HIV screening

If you are pregnant or thinking of getting pregnant, it is best to test for HIV. Your health care provider will discuss the risks and benefits of screening, but the decision to be tested is up to you. All Canadian provinces currently recommend prenatal HIV screening to all pregnant women.

What is HIV?

HIV stands for human immunodeficiency virus. This virus harms a person’s immune system and nervous system. HIV can eventually develop into acquired immunodeficiency syndrome – also known as AIDS. HIV is found in an infected person’s bodily fluids: semen, blood, vaginal secretions, and breast milk. The virus is usually spread through sexual contact or through a contaminated needle or other injection drug apparatus. There is no cure for AIDS. Due to major medical advances in antiretroviral therapy, people with HIV are living longer and have a better quality of life. Today’s projections suggest that people diagnosed with HIV will live 30-40 years from the time of infection.

What are the risk factors for contracting HIV?

Your risk of having HIV is higher if you:

  • Are sexually active but have never been tested for HIV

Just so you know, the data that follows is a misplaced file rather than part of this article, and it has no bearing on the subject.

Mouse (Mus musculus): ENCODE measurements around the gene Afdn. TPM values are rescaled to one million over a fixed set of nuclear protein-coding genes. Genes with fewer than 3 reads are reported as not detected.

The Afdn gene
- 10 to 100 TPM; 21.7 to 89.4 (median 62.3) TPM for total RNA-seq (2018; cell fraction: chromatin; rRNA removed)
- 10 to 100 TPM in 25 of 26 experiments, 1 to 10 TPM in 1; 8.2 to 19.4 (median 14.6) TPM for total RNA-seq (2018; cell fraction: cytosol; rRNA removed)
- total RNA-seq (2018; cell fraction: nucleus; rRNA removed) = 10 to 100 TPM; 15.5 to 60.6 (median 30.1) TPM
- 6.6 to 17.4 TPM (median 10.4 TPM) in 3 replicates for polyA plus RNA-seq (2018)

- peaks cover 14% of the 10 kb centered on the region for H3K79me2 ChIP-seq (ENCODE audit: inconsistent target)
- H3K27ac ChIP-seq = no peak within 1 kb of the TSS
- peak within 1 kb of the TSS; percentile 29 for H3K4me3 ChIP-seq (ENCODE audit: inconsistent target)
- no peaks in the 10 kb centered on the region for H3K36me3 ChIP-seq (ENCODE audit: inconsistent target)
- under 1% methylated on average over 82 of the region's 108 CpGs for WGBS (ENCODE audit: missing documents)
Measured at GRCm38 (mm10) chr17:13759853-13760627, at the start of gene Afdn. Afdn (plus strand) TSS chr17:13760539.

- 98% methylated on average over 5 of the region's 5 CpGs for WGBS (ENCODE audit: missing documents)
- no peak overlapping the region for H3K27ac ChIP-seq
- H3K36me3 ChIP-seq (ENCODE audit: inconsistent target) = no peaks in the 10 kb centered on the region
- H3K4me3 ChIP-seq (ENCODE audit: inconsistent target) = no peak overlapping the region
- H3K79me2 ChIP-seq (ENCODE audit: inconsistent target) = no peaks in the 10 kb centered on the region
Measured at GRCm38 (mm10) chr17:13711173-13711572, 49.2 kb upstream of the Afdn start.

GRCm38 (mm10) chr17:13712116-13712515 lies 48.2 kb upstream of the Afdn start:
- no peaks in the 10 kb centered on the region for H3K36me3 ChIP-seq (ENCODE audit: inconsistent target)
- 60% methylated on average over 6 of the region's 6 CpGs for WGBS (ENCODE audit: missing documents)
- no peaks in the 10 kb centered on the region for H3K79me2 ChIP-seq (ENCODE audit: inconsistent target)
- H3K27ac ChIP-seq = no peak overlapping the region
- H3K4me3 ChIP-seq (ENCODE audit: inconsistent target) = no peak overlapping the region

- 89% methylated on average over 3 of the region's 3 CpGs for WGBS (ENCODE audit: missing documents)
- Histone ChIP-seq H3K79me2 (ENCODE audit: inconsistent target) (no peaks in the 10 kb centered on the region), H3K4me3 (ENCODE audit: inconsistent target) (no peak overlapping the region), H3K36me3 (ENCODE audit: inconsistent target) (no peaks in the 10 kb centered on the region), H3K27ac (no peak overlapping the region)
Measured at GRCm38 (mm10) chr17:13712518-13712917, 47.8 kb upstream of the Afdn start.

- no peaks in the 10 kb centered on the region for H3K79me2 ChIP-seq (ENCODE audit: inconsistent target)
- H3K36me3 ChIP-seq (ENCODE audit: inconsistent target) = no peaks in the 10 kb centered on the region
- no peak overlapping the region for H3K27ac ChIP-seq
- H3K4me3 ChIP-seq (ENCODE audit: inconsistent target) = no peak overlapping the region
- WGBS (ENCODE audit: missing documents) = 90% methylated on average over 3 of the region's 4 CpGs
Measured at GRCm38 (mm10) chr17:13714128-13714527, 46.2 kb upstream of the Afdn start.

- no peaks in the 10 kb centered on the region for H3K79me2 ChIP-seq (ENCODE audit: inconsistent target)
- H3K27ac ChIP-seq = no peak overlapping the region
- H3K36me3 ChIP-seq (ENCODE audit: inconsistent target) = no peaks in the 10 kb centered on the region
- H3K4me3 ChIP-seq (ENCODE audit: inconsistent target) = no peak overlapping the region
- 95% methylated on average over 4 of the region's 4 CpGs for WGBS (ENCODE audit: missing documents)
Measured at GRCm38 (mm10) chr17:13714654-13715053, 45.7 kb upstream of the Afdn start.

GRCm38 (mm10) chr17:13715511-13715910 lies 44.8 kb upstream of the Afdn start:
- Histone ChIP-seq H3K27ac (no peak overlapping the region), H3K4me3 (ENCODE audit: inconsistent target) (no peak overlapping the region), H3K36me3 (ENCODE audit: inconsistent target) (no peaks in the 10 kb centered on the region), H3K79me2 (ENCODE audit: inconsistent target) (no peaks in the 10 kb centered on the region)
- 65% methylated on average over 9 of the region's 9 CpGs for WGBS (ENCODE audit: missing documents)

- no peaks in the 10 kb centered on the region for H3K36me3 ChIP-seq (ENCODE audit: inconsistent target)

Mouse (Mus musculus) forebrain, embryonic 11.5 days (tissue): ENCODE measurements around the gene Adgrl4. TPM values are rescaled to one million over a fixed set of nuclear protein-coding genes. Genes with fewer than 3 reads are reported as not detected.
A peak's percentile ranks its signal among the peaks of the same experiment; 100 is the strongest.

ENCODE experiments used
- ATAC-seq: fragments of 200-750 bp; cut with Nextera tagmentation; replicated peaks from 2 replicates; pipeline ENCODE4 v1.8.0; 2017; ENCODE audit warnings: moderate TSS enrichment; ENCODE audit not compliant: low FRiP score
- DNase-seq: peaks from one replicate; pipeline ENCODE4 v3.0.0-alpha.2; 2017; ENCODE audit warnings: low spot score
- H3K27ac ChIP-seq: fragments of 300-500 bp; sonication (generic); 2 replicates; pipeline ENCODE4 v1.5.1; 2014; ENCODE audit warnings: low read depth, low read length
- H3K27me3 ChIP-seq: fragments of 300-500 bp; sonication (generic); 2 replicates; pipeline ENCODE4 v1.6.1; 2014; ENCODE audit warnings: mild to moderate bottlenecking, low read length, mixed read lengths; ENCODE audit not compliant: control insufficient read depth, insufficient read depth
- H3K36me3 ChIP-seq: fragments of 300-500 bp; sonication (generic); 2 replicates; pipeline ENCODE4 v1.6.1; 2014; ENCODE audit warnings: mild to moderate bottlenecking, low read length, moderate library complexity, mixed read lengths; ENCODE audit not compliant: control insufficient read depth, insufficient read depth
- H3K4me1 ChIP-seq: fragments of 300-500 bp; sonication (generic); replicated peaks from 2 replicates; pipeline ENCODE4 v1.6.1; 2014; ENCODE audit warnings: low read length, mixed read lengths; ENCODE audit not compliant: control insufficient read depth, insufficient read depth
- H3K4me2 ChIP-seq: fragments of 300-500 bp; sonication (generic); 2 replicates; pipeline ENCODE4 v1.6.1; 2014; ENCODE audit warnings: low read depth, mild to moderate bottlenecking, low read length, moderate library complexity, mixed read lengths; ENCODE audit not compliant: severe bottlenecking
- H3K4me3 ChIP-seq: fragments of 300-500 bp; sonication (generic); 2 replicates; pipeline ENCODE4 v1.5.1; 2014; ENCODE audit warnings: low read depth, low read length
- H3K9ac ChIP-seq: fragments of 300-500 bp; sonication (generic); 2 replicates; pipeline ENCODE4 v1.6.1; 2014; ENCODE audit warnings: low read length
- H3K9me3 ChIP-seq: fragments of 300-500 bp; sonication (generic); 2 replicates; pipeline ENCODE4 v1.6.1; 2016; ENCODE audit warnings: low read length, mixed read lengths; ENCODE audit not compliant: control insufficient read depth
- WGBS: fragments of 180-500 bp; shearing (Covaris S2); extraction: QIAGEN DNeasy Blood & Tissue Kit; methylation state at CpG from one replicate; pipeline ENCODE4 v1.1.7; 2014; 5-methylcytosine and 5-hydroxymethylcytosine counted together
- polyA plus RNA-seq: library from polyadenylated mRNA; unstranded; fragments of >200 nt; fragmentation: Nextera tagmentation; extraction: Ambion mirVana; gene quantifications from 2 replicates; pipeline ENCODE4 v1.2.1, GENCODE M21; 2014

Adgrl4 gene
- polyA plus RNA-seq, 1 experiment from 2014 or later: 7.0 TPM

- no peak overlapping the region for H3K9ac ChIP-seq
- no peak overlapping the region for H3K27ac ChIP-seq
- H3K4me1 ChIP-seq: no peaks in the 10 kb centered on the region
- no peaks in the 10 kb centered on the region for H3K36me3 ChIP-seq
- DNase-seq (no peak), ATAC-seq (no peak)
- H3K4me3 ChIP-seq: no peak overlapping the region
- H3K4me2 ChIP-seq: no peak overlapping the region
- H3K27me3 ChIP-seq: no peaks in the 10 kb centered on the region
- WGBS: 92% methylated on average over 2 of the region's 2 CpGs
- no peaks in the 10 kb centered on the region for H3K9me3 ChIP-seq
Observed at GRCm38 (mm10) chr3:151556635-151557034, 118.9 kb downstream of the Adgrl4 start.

• Have shared drug equipment with a partner whose HIV status is not known or who is HIV positive
  • Have had unprotected sex with a known HIV-positive individual
  • Have had unprotected sex with a partner who is from an area where HIV infection is common
  • Have had unprotected sex with a partner whose HIV status is not known
  • Have had multiple and/or anonymous sexual partners
  • Have been diagnosed with other sexually transmitted infections
  • Have received blood or blood products in Canada prior to November 1985

Why should I be screened for HIV during pregnancy?

Many people who are infected with HIV do not know they are infected. A pregnant woman can pass HIV to her unborn baby. Without treatment, more than half of HIV-infected babies will die before the age of 2. There is treatment to prevent the transmission of the virus from mother to baby. That is why every woman thinking about becoming pregnant, and those that are already pregnant, should be tested for HIV. Depending on the type of screening test, it may be up to 12 weeks after exposure before an infected person tests positive for HIV. If you are at risk, you may need to be tested several times over your pregnancy.

What if I test positive?

A positive test is a very frightening event for almost everyone. If your test result is positive, you will need guidance, emotional support, and special health care. A trained counsellor will help support you, teach you about HIV, and provide you with ways to cope with the disease. Remember, having HIV doesn’t mean you have AIDS, but it does mean that you can infect other people. Your counsellor will teach you how to avoid passing the virus on to someone else. If you are pregnant and you decide to go ahead with the pregnancy, proper therapy can lessen the risk of passing the virus to your baby.